The 6 Types of Sex Addict

types of sex addict

Dr. Douglas Weiss, Executive Director at the Heart to Heart Counseling Center and published author, has spent over 20 years in the realm of sex addiction and intimacy disorders. He quickly came to recognize that not all sex addicted individuals benefitted from the same treatment, seeing as not all sex addicted individuals were alike. In his book The Final Freedom, Dr. Weiss focuses on six predominant types of sex addict, while offering an intelligent explanation of sex addiction and providing several proven methods of healing. The six types of sex addict that Dr. Weiss expounds upon are also detailed in the training offered by the AASAT (American Association for Sex Addiction Therapists). In this article, we will focus on and further explore these six types – in attempts to break stigmas surrounding sex addiction, and clarify the very real devastation that this disorder causes in the lives of the afflicted.

6 Types of Sex Addict

  1. The Psychological Sex Addict

Most individuals who suffer from sex addiction later on in life are shown to have experienced some form of abuse throughout childhood – typically emotional abuse or neglect. The Psychological Sex Addict will typically employ a combination of fantasy and sexual release to self-medicate the unresolved pain of past harms. Dr. Weiss notes that in his own personal experience, somewhere upwards of 80 percent of patients have abandonment, abuse, or neglect issues in their personal histories. In order for the sex addict to truly heal, these past issues will need to be thoroughly and adequately addressed.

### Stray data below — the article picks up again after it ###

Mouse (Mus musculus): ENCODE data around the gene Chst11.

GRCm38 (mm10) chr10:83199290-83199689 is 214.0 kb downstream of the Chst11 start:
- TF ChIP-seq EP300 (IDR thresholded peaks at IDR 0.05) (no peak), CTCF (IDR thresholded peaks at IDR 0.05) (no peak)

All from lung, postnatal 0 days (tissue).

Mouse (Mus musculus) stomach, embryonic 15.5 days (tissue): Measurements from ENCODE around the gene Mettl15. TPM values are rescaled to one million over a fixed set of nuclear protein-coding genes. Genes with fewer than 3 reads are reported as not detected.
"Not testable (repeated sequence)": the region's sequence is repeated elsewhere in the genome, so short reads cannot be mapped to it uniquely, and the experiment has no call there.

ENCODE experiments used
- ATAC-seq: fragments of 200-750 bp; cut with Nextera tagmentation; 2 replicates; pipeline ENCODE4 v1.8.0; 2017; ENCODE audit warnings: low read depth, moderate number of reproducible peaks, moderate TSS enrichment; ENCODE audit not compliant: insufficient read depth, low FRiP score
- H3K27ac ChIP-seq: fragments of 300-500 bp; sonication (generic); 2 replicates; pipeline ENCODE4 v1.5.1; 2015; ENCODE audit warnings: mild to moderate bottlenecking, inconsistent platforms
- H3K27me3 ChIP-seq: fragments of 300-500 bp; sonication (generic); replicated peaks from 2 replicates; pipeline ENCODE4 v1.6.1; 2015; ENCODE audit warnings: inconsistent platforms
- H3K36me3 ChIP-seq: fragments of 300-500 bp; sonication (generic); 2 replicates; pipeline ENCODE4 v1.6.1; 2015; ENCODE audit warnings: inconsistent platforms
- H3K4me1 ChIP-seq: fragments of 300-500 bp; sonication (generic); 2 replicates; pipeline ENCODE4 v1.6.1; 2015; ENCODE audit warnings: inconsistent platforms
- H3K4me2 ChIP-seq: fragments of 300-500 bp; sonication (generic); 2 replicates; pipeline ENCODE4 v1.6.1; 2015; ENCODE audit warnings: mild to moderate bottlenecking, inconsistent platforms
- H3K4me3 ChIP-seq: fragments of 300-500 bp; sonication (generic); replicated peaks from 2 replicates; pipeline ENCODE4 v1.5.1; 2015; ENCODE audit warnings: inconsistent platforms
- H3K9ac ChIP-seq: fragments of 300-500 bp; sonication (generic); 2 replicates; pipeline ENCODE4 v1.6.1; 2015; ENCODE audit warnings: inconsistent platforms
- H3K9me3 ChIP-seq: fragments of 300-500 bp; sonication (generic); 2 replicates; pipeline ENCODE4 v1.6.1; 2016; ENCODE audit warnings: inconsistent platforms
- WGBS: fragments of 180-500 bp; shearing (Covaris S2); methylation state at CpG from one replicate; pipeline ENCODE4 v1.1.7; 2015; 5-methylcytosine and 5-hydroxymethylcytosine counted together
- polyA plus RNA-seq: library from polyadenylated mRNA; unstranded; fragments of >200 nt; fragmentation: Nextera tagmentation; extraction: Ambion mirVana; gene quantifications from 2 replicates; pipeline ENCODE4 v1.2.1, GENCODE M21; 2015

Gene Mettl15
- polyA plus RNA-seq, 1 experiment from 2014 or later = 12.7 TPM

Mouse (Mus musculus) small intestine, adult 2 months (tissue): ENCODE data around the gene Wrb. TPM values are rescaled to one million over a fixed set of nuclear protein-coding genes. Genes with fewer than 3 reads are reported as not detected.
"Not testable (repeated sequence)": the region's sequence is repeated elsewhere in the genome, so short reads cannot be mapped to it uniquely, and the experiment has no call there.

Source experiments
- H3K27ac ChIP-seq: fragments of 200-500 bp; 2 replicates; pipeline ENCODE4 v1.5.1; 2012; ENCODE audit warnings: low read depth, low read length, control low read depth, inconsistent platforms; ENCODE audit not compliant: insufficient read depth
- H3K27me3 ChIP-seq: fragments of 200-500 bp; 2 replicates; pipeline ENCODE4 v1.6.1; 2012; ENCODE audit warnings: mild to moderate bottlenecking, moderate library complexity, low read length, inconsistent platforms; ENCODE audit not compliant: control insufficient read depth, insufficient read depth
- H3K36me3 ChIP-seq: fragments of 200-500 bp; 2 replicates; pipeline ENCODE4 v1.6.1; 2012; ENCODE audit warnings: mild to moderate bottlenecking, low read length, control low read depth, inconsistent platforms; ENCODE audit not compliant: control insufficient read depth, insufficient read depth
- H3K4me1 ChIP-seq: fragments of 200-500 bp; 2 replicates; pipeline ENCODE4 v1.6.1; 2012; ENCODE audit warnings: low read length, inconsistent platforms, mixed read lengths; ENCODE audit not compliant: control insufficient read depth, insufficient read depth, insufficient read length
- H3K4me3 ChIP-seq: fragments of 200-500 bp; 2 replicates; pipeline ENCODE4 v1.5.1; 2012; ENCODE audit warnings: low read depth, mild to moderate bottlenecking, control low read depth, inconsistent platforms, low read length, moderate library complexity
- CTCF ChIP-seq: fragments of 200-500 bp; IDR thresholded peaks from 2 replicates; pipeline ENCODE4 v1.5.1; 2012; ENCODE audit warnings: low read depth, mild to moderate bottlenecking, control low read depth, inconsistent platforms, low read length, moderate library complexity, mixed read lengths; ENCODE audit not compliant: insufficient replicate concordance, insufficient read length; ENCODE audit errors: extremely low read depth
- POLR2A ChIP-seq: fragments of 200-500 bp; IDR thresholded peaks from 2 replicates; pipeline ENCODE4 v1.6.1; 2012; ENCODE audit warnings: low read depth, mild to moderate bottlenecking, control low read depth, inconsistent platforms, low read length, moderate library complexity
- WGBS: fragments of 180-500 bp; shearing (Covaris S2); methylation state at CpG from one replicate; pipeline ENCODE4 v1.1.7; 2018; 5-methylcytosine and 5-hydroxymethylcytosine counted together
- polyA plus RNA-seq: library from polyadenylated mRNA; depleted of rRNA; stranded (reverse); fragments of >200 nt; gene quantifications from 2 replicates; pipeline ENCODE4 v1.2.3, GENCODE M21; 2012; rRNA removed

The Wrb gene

1. The Biological Sex Addict

Like all other addicts, sex addicts almost always have some degree of biological component play into the development of their disorder – however, being a solely biological sex addict (meaning that the other five types do not apply), is extremely rare. Only about 15 percent of sex addicted men and women are purely biological. This means that the addict grew up in a healthy and nurturing home environment, and experienced no trauma or abuse at any point in his or her life. The afflicted was simply genetically predisposed to develop such traits, and created the neuro-conditioning cycle over time, leading them, ultimately, to sexual addiction.

  1. The Spirituality Based Sex Addict

In recovery, we often talk about the “God-shaped hole in the soul”. This specific type of sex addict will incessantly search for a spiritual connection in all the wrong places. He or she will confuse sex with spirituality, and attempt to satiate a nonphysical and innate desire with a physical act. However, many individuals who undergo spiritual awakenings and begin to develop a relationship with a higher power will still find themselves unable to pursue sex in a healthy manner. For this reason, it is important that those suffering from sex addiction still partake in the healing work, even if their spiritual problem seems to have been resolved.

  1. The Trauma Based Sex Addict